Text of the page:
Back where they belong

Emotional scenes were witnessed at the Wagha border where 141 Indian fishermen were handed over to India.


Express September 08, 2010

LAHORE: Emotional scenes were witnessed at the Wagha border on Tuesday where 141 Indian fishermen were handed over to Indian authorities after having served their sentence in Pakistani prisons.

Out of the 141 prisoners, 18 were Muslims.

The batch of Indian fishermen was the last one to be released from Pakistani jails and handed over to India as a goodwill gesture. The Supreme Court (SC) had ordered that the fisherman who had completed their term in jails should be repatriated. A total of 442 fishermen, imprisoned in different jails of Sindh, have been released since August 31. They had been imprisoned after they were caught fishing in Pakistani waters. Some of them had been in jail as long as four years.

The ecstatic fishermen said that the governments of the two countries should come up with a fast track solution to ensure that fishermen, who cross the border by mistake, are released early. Daish Baghwan, a 33-year old Indian from Jona Garh, said that he had spent 18 months in Pakistani jails. He said that he had spent 10 months in Landhi Jail and eight in Badin. “The water border is a tricky one. You don’t even realise that you have crossed it until border patrol forces arrest you. The governments of Pakistan and India should resolve such cases qickly,” he said.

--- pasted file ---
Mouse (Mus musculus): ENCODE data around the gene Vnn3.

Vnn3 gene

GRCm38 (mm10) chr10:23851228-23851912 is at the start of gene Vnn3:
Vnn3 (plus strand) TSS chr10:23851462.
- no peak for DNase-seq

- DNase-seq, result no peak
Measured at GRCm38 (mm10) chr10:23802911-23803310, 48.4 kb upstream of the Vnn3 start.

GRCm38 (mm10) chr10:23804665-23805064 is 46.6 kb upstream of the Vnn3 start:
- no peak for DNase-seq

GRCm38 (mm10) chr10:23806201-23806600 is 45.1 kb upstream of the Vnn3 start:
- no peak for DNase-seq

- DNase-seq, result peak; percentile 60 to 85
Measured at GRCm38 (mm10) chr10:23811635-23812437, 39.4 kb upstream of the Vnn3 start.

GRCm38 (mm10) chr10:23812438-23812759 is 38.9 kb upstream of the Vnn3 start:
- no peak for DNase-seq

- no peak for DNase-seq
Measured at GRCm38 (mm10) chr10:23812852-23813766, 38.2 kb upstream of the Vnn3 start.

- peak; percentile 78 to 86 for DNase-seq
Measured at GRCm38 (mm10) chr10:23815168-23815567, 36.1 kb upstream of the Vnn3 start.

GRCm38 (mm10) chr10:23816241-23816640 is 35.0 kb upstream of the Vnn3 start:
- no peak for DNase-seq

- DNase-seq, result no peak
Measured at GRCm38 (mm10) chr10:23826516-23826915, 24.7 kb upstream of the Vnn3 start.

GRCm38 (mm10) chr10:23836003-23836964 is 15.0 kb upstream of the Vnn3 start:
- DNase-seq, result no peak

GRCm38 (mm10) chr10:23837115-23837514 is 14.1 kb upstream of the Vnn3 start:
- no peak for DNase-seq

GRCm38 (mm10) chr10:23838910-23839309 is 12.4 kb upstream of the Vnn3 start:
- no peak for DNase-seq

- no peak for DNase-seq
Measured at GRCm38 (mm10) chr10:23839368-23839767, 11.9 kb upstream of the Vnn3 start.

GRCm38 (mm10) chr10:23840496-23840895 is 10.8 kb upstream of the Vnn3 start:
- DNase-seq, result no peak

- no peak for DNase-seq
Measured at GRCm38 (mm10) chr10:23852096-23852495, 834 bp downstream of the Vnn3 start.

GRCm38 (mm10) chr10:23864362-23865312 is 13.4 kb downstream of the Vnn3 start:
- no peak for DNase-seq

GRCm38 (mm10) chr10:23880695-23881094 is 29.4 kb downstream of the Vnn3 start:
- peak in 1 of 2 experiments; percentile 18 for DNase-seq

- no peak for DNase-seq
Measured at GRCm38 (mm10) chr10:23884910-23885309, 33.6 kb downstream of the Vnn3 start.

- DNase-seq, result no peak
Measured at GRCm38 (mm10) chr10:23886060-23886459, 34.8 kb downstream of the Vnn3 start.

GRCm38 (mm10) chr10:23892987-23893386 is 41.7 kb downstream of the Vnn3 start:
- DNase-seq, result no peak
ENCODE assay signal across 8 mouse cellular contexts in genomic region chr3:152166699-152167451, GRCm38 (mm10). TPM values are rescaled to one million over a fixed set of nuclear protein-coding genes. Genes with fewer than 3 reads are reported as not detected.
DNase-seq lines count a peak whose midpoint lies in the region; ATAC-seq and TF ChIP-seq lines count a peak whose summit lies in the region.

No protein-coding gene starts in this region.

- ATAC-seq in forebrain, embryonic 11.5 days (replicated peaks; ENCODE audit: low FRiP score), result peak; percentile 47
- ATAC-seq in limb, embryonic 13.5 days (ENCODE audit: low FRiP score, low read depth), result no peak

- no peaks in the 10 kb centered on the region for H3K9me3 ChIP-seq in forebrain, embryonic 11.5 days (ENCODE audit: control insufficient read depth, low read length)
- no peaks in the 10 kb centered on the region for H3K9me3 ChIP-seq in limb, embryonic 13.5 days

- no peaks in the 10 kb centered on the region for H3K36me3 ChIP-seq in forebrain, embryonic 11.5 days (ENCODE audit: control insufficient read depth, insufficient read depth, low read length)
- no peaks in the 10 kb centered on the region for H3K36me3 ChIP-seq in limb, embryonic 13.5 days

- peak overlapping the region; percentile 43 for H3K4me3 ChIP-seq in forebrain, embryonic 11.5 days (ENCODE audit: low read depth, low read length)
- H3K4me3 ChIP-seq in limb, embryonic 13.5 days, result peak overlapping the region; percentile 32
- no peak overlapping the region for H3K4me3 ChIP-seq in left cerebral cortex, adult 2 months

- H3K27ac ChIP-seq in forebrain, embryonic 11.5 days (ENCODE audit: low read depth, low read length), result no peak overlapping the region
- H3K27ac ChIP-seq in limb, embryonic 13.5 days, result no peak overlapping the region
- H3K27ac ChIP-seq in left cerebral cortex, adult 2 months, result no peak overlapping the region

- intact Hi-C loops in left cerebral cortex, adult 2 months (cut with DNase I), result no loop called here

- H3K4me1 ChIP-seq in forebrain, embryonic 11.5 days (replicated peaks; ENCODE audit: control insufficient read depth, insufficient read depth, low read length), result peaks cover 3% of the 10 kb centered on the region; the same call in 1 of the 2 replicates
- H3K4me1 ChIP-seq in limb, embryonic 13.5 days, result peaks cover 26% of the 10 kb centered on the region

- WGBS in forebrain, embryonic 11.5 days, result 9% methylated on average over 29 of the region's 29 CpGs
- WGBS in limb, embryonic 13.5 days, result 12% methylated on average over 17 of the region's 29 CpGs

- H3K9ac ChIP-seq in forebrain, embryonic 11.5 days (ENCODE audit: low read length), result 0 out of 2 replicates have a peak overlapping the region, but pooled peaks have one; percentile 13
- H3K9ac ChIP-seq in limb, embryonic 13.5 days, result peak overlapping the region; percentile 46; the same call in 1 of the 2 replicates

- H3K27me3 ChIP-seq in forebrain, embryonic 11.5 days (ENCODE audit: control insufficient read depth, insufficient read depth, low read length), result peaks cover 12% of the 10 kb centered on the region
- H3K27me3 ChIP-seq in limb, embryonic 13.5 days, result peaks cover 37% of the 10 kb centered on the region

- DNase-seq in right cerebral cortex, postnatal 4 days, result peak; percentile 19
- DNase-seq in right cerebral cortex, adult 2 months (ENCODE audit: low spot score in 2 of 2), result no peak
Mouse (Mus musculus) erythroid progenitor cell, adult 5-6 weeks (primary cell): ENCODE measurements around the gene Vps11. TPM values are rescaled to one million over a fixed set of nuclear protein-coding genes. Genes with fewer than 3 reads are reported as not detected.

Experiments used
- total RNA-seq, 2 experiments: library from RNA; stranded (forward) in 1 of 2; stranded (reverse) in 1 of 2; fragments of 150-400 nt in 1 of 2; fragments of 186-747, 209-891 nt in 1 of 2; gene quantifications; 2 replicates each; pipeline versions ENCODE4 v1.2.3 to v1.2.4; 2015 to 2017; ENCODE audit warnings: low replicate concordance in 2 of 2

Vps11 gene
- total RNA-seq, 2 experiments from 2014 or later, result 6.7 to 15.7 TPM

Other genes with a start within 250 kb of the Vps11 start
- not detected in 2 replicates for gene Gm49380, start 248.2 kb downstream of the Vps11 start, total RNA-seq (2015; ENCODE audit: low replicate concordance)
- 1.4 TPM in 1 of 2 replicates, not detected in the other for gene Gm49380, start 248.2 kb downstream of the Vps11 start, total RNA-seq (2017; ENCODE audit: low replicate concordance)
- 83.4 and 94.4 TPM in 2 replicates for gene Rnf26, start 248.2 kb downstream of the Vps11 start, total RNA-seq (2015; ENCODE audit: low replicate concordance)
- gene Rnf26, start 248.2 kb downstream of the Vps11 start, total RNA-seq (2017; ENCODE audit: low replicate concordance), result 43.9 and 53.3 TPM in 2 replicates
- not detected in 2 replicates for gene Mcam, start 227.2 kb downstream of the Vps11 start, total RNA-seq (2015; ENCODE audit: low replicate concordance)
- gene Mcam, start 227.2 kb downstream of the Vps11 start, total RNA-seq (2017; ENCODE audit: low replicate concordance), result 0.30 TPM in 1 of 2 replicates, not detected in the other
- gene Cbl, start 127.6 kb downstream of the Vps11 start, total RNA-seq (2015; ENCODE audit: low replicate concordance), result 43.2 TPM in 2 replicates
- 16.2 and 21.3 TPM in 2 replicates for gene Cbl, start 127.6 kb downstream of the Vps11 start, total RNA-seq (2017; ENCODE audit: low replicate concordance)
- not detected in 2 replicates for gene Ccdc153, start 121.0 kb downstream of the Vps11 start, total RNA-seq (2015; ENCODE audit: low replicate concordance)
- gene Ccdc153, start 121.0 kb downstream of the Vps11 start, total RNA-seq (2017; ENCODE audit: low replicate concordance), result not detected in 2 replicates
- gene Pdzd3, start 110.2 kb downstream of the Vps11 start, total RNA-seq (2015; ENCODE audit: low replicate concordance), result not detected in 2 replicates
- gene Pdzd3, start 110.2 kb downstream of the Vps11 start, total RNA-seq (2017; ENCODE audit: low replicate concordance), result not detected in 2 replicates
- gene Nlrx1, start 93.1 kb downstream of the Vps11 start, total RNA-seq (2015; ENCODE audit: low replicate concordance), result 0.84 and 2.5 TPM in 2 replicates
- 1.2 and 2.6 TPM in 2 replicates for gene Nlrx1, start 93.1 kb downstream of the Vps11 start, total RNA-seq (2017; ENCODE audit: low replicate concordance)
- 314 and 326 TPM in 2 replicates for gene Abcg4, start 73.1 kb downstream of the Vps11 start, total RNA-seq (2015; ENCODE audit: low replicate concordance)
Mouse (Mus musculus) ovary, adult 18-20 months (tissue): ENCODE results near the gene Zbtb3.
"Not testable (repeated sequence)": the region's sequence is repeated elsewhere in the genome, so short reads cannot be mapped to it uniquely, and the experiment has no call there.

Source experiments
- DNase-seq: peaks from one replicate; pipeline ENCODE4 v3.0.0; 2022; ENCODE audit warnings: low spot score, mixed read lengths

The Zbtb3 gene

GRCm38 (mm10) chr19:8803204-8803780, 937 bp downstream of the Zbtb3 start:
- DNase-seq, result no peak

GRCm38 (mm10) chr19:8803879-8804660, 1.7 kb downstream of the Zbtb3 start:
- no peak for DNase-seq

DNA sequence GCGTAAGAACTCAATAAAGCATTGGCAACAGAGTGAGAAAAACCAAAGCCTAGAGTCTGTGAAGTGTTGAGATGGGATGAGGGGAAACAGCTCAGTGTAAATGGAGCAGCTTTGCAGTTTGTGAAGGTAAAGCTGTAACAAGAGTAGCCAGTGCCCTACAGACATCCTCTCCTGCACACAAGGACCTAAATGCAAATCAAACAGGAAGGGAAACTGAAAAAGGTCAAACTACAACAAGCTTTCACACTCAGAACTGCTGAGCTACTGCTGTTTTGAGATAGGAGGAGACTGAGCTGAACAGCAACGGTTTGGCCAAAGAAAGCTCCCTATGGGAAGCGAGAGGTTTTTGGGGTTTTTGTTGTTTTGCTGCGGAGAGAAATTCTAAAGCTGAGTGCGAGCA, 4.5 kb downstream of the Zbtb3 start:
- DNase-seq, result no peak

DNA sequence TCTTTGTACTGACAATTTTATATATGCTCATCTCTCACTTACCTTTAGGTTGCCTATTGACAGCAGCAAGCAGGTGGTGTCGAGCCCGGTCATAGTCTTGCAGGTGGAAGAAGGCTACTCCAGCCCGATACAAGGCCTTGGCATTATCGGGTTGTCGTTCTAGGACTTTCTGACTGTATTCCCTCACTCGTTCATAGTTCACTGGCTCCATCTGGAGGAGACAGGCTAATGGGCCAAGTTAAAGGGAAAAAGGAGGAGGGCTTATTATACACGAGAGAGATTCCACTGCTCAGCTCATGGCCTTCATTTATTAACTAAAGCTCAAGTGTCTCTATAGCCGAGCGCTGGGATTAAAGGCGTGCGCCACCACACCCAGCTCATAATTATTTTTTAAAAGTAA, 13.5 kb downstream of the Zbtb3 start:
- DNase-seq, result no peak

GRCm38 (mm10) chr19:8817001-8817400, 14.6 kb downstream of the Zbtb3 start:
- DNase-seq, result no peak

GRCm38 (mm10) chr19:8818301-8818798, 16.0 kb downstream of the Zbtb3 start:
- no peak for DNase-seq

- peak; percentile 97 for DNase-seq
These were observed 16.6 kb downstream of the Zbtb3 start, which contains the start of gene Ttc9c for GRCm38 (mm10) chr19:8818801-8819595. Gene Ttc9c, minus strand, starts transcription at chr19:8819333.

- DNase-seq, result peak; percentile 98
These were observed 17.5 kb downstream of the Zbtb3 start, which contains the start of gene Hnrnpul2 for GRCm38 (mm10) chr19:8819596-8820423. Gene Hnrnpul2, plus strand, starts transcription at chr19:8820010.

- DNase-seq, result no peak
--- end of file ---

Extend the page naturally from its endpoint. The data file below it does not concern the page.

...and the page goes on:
Tapu Tega, a 35-year-old released prisoner from Gujarat, said that the attitude of Pakistani officials had been nice enough, “but a prison is a prison”.

He said that he had crossed the border without knowing it. He also said that it was easy to drift into alien waters since a “water border is hard to identify”. Tega said that he was overjoyed at the prospect of returning home.

Civil society organisations had filed the petition with the SC for the release of the Indian fishermen who had served their sentences. Farzana Mumtaz, media coordinator of the South Asian Partnership Pakistan – that has been working for the release of such prisoners – told The Express Tribune that a delegation of Pakistani civil society activists comprising Justice (retired) Aslam Nasir, Iqbal Haider and Karamat Ali is currently in India to seek the release of 180 Pakistani prisoners being held at Indian jails. “The delegation will call on the Congress leader Sonia Gandhi and Supreme Court judges for the release of the Pakistani prisoners,” she said.

Mumtaz said that sending the Indian fishermen home was an achievement of the civil society organisations. She added that the organisations were trying their best to ensure that the Pakistani prisoners being held in India reached home before or immediately after Eid.

Published in The Express Tribune, September 8th, 2010.

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